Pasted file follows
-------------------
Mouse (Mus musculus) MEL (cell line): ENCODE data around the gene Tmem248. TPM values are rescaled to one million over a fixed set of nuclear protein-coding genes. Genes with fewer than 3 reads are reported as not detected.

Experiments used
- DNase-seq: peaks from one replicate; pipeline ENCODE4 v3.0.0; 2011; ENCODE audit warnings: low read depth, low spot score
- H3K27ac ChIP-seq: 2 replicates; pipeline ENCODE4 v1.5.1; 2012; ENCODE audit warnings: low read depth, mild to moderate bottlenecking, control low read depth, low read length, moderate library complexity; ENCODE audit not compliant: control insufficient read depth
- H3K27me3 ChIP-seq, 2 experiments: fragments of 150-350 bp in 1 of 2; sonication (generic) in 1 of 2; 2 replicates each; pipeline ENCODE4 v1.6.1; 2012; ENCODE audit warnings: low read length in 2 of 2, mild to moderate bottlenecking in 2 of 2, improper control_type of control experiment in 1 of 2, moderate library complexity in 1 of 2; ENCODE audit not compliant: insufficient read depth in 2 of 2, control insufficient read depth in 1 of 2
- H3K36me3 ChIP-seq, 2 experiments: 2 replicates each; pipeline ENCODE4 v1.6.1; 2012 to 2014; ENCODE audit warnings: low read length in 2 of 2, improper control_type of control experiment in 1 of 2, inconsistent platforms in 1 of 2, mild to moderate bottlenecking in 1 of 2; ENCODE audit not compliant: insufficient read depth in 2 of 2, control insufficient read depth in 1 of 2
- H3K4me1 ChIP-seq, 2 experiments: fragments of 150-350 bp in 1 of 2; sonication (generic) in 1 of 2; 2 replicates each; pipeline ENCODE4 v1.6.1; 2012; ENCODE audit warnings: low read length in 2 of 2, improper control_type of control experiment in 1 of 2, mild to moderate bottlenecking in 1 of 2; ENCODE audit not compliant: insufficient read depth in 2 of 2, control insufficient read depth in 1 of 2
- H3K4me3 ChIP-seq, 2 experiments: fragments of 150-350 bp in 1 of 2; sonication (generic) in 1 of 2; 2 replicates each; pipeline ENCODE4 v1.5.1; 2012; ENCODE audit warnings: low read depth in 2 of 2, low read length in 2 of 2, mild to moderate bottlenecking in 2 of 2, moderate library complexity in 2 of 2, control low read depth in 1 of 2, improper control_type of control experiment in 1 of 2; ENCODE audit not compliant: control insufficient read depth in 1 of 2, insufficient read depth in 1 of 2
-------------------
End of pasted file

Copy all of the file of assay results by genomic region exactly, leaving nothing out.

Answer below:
Mouse (Mus musculus) MEL (cell line): ENCODE data around the gene Tmem248. TPM values are rescaled to one million over a fixed set of nuclear protein-coding genes. Genes with fewer than 3 reads are reported as not detected.

Experiments used
- DNase-seq: peaks from one replicate; pipeline ENCODE4 v3.0.0; 2011; ENCODE audit warnings: low read depth, low spot score
- H3K27ac ChIP-seq: 2 replicates; pipeline ENCODE4 v1.5.1; 2012; ENCODE audit warnings: low read depth, mild to moderate bottlenecking, control low read depth, low read length, moderate library complexity; ENCODE audit not compliant: control insufficient read depth
- H3K27me3 ChIP-seq, 2 experiments: fragments of 150-350 bp in 1 of 2; sonication (generic) in 1 of 2; 2 replicates each; pipeline ENCODE4 v1.6.1; 2012; ENCODE audit warnings: low read length in 2 of 2, mild to moderate bottlenecking in 2 of 2, improper control_type of control experiment in 1 of 2, moderate library complexity in 1 of 2; ENCODE audit not compliant: insufficient read depth in 2 of 2, control insufficient read depth in 1 of 2
- H3K36me3 ChIP-seq, 2 experiments: 2 replicates each; pipeline ENCODE4 v1.6.1; 2012 to 2014; ENCODE audit warnings: low read length in 2 of 2, improper control_type of control experiment in 1 of 2, inconsistent platforms in 1 of 2, mild to moderate bottlenecking in 1 of 2; ENCODE audit not compliant: insufficient read depth in 2 of 2, control insufficient read depth in 1 of 2
- H3K4me1 ChIP-seq, 2 experiments: fragments of 150-350 bp in 1 of 2; sonication (generic) in 1 of 2; 2 replicates each; pipeline ENCODE4 v1.6.1; 2012; ENCODE audit warnings: low read length in 2 of 2, improper control_type of control experiment in 1 of 2, mild to moderate bottlenecking in 1 of 2; ENCODE audit not compliant: insufficient read depth in 2 of 2, control insufficient read depth in 1 of 2
- H3K4me3 ChIP-seq, 2 experiments: fragments of 150-350 bp in 1 of 2; sonication (generic) in 1 of 2; 2 replicates each; pipeline ENCODE4 v1.5.1; 2012; ENCODE audit warnings: low read depth in 2 of 2, low read length in 2 of 2, mild to moderate bottlenecking in 2 of 2, moderate library complexity in 2 of 2, control low read depth in 1 of 2, improper control_type of control experiment in 1 of 2; ENCODE audit not compliant: control insufficient read depth in 1 of 2, insufficient read depth in 1 of 2